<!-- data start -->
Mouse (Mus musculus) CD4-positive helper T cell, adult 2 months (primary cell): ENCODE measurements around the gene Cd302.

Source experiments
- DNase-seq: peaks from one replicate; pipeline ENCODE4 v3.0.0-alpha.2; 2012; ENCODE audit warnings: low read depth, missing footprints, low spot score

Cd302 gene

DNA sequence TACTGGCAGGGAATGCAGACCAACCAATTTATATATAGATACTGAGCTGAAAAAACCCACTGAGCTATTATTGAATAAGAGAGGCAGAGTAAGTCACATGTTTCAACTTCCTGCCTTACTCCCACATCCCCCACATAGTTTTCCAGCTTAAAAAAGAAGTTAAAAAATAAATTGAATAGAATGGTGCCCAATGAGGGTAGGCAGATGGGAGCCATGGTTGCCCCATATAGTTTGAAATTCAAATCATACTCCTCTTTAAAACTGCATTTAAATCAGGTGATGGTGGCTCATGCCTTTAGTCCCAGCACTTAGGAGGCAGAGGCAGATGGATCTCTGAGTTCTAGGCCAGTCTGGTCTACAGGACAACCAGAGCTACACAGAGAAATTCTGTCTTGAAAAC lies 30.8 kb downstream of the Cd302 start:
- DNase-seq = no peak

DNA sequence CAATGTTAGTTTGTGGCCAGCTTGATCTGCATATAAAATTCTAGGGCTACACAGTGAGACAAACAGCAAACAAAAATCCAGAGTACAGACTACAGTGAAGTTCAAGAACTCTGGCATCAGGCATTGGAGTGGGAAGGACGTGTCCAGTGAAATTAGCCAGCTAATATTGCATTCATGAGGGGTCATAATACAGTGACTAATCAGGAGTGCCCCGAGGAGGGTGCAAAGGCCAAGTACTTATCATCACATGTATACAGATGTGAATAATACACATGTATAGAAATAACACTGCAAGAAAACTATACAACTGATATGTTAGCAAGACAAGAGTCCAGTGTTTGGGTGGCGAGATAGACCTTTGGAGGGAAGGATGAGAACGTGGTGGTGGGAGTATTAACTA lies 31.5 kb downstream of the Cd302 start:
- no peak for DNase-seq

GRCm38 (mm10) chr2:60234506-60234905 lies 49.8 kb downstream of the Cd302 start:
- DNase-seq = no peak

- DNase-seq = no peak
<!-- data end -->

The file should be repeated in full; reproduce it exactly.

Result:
Mouse (Mus musculus) CD4-positive helper T cell, adult 2 months (primary cell): ENCODE measurements around the gene Cd302.

Source experiments
- DNase-seq: peaks from one replicate; pipeline ENCODE4 v3.0.0-alpha.2; 2012; ENCODE audit warnings: low read depth, missing footprints, low spot score

Cd302 gene

DNA sequence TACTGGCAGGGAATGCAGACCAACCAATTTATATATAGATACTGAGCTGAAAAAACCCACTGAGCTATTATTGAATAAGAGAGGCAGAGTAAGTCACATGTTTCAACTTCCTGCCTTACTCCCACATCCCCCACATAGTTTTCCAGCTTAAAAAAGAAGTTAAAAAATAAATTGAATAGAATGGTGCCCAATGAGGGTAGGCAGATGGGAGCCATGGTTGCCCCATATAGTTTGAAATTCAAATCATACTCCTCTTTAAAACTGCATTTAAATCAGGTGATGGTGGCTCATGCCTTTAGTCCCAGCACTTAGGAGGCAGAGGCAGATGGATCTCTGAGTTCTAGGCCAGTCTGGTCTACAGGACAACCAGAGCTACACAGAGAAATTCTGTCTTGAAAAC lies 30.8 kb downstream of the Cd302 start:
- DNase-seq = no peak

DNA sequence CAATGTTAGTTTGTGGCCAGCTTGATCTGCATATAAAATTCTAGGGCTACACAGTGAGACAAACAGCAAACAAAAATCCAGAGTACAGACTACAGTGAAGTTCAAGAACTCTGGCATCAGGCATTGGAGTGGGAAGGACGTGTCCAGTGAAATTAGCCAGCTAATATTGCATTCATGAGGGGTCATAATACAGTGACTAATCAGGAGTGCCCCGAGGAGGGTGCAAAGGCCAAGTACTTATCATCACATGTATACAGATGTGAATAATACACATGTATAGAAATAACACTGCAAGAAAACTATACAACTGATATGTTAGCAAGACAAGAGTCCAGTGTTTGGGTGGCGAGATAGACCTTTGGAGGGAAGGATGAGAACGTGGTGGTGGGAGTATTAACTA lies 31.5 kb downstream of the Cd302 start:
- no peak for DNase-seq

GRCm38 (mm10) chr2:60234506-60234905 lies 49.8 kb downstream of the Cd302 start:
- DNase-seq = no peak

- DNase-seq = no peak